(Reuters Health) - In 2020, a new U.S. law will allow people to buy hearing aids over-the-counter, but that may not improve access to hearing care, a new study suggests.
Researchers found that many older people who already wear hearing aids don’t see doctors to check that the devices are achieving optimal results.
For the study, researchers examined survey data from a national sample of people insured by Medicare, the U.S. health program for the elderly and disabled. Almost 11 percent of the Medicare beneficiaries in the study used a hearing aid in 2013, even though Medicare doesn’t cover hearing exams, hearing aids or exams for fitting hearing aids.
Only about one-third of the people with hearing aids also used hearing care services, the study found.
“The concern is that for individuals with hearing aids who do not get hearing care services, they may continue to have suboptimal hearing outcomes, or become frustrated with their hearing aid and not use it as often or at all,” said lead study author Amber Willink of the Johns Hopkins Bloomberg School of Public Health in Baltimore, Maryland.
“Hearing care services include those directed at supporting the hearing aid, such as fitting, customization, maintenance and necessary repairs,” Willink said by email. “They also include those that support the individual through counseling for coping with hearing loss, communication techniques for managing difficult listening situations, and managing expectations about the hearing aid.”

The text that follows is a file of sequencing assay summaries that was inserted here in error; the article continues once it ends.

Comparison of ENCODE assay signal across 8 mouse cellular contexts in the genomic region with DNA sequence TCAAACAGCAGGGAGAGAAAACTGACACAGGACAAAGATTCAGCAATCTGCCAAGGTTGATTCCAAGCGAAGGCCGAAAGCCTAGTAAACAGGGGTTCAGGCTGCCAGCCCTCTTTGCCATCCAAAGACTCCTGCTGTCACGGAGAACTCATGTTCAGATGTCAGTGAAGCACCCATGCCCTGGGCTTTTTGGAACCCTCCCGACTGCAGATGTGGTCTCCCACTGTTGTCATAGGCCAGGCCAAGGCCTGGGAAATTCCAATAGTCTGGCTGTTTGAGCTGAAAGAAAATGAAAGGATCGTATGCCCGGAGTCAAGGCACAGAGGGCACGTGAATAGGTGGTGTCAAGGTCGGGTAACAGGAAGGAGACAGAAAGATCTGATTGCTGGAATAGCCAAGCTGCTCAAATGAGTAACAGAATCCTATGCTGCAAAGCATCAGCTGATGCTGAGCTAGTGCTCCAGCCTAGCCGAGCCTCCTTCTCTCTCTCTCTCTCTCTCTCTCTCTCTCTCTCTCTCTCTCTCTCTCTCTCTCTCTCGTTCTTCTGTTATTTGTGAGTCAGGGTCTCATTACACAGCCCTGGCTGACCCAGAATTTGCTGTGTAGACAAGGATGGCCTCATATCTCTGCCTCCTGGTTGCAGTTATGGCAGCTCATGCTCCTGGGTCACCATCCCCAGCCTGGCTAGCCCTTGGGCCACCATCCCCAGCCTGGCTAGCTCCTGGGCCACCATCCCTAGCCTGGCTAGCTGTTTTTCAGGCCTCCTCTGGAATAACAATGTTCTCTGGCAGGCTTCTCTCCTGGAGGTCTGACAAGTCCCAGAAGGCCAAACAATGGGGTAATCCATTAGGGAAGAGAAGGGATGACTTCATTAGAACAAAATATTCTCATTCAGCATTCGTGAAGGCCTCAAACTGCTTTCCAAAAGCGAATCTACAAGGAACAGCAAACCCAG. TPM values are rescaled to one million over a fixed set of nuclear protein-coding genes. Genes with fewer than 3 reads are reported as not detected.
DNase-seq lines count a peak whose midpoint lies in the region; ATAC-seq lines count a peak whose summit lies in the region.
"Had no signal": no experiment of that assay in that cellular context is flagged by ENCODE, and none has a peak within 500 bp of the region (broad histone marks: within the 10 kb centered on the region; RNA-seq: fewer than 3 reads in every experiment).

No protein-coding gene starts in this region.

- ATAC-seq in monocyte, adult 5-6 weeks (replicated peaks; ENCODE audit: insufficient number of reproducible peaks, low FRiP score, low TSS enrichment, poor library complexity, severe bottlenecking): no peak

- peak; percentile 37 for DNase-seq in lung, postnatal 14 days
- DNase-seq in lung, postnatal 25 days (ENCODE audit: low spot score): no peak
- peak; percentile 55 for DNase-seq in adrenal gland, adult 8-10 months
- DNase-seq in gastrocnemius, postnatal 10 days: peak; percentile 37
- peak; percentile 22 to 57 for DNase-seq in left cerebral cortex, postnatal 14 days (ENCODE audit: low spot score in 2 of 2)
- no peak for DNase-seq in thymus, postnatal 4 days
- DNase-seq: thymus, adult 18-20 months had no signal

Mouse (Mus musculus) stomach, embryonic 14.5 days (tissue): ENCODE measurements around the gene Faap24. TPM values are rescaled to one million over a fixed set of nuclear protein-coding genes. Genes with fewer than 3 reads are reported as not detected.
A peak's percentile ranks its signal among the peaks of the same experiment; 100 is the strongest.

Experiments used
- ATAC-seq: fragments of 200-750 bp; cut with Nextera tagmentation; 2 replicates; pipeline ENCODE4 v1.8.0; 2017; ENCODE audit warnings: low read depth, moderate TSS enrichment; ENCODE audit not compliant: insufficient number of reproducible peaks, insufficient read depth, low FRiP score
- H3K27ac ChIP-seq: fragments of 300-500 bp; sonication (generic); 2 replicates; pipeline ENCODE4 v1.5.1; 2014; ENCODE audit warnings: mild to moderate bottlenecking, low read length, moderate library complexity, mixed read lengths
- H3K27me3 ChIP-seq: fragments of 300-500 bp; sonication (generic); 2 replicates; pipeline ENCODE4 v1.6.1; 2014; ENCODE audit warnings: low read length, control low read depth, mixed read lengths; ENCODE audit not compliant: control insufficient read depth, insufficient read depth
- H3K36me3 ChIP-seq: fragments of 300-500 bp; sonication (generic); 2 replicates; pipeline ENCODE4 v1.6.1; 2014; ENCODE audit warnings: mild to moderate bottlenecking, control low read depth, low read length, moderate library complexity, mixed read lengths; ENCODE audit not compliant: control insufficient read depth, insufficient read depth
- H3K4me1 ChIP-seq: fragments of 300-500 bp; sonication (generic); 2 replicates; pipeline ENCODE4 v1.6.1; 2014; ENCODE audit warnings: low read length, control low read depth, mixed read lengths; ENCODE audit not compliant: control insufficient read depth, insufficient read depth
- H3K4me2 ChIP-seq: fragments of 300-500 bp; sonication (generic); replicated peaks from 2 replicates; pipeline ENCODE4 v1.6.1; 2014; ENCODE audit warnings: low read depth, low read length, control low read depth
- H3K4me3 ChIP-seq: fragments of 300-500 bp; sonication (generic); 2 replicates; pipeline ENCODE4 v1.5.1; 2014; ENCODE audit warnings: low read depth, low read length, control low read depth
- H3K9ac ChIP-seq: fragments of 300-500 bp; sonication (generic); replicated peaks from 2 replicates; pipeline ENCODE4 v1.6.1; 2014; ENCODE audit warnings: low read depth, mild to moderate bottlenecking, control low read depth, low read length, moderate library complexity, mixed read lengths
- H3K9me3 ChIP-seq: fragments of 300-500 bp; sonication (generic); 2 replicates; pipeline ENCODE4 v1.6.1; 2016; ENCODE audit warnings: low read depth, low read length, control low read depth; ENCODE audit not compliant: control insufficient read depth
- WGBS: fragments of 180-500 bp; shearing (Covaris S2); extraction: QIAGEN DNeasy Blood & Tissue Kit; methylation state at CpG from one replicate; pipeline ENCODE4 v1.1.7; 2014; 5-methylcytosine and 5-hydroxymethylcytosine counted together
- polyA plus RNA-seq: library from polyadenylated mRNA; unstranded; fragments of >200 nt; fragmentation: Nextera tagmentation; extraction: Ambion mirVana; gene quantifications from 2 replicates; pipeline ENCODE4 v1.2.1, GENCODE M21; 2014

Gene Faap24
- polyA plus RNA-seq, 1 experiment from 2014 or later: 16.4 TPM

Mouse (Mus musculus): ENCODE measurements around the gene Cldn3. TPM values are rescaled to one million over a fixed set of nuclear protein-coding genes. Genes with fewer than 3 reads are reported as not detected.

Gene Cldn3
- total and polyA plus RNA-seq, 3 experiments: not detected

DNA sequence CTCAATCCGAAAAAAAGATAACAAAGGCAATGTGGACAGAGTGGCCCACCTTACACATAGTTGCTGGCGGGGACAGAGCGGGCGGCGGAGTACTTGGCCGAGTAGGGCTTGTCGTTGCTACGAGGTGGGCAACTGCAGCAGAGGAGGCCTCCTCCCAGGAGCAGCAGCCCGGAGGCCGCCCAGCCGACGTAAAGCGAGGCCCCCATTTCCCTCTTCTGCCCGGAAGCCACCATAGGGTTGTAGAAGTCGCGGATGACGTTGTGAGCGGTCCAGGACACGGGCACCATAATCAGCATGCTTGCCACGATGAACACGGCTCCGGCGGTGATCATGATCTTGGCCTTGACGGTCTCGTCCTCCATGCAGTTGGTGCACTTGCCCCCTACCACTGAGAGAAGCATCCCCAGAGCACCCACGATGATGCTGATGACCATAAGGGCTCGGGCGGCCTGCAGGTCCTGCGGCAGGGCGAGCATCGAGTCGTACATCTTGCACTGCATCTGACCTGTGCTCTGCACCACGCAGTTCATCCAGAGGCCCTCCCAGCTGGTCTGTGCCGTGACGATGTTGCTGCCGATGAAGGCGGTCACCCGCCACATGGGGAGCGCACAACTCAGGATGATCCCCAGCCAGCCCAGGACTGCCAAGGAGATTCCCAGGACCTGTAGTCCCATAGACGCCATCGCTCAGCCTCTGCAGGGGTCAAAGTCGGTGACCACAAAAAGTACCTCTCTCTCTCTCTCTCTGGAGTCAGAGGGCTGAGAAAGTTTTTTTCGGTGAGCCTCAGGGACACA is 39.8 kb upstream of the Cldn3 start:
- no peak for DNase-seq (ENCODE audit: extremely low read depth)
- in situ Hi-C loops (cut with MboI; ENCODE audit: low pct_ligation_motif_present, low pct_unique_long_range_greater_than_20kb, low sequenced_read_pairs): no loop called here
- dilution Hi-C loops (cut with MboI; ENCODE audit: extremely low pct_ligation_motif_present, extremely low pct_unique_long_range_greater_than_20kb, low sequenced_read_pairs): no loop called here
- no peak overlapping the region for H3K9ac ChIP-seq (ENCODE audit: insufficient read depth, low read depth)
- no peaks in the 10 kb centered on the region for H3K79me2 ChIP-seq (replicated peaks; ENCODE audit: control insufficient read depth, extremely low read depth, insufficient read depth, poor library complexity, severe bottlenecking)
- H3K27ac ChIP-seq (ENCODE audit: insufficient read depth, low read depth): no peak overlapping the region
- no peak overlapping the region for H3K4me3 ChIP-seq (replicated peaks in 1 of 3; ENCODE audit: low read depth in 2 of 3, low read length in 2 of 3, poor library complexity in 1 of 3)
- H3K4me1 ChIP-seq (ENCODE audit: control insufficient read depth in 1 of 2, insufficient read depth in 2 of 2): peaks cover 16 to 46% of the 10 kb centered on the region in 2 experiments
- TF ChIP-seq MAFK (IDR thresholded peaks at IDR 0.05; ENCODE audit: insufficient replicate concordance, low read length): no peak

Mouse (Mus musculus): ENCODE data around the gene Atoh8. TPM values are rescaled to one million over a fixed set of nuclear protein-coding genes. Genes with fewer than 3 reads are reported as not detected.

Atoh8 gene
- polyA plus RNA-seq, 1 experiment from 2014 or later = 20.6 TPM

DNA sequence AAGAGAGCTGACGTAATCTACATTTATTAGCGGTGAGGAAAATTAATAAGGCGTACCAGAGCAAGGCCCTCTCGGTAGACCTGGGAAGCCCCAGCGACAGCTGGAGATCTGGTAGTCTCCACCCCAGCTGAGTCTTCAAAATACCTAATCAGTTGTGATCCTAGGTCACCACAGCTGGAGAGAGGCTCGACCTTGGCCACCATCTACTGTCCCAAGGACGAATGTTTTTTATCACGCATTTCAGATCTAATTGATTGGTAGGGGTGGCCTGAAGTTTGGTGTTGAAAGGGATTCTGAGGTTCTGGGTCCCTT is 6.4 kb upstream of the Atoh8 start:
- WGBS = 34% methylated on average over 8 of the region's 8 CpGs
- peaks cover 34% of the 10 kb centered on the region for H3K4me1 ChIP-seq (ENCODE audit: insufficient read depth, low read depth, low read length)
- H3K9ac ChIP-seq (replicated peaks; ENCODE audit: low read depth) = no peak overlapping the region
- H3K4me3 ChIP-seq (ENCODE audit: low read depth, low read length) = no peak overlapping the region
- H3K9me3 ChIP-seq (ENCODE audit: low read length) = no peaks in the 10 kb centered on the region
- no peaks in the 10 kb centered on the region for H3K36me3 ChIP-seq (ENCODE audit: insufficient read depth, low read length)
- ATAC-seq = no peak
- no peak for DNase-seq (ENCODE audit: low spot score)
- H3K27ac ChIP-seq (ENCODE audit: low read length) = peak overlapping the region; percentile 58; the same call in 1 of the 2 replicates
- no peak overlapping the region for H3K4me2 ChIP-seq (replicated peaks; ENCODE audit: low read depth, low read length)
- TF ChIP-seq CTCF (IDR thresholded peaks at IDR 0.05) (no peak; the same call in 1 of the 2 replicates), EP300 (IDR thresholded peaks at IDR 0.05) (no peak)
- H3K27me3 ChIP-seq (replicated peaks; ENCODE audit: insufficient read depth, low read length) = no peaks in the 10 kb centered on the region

Untreated hearing loss has been associated with a range of problems for older adults including an increased risk of social isolation and cognitive decline as well as less ability to follow doctors’ orders and higher health costs, previous research has found.
Affordability and accessibility have long been barriers to hearing aid use in the U.S., researchers note in Health Affairs. While the new federal law will likely make hearing aids more affordable and increase the number of people using them for mild to moderate hearing loss, it may also mean more older adults with hearing problems don’t receive care from hearing specialists, the study authors argue.
More than one in five of the poorest hearing aid users who had coverage through both Medicare and Medicaid, the U.S. health insurance program for the poor, reported a lot of trouble hearing with their hearing aid, the study found.
By contrast, only about one in 10 of the most affluent hearing aid users in the study reported a lot of trouble hearing with the devices.
And 71 percent of the poorest hearing aid users in the study reported not receiving any hearing care services, compared with 58 percent of the most affluent hearing aid users.
These results suggest that even when hearing aids become less expensive and available over-the-counter, most users may still not get hearing care services needed for optimal results, the authors conclude.
The study wasn’t designed to prove whether or how the cost of hearing aids might directly impact use of hearing services. Another limitation is that it’s also possible results from older adults with Medicare might not apply to individuals with different insurance or younger people with hearing loss.
“Being able to purchase hearing aids without hearing rehabilitative services will make it easier for adults to obtain these devices as they become more affordable,” said David Loughrey, a researcher at the University of California, San Francisco and Trinity College Dublin who wasn’t involved in the study.
“However, using hearing aids is a rehabilitative process and some adults may find it difficult to adapt to them,” Loughrey said by email.
SOURCE: bit.ly/2TXOZ2N Health Affairs, online January 7, 2019.
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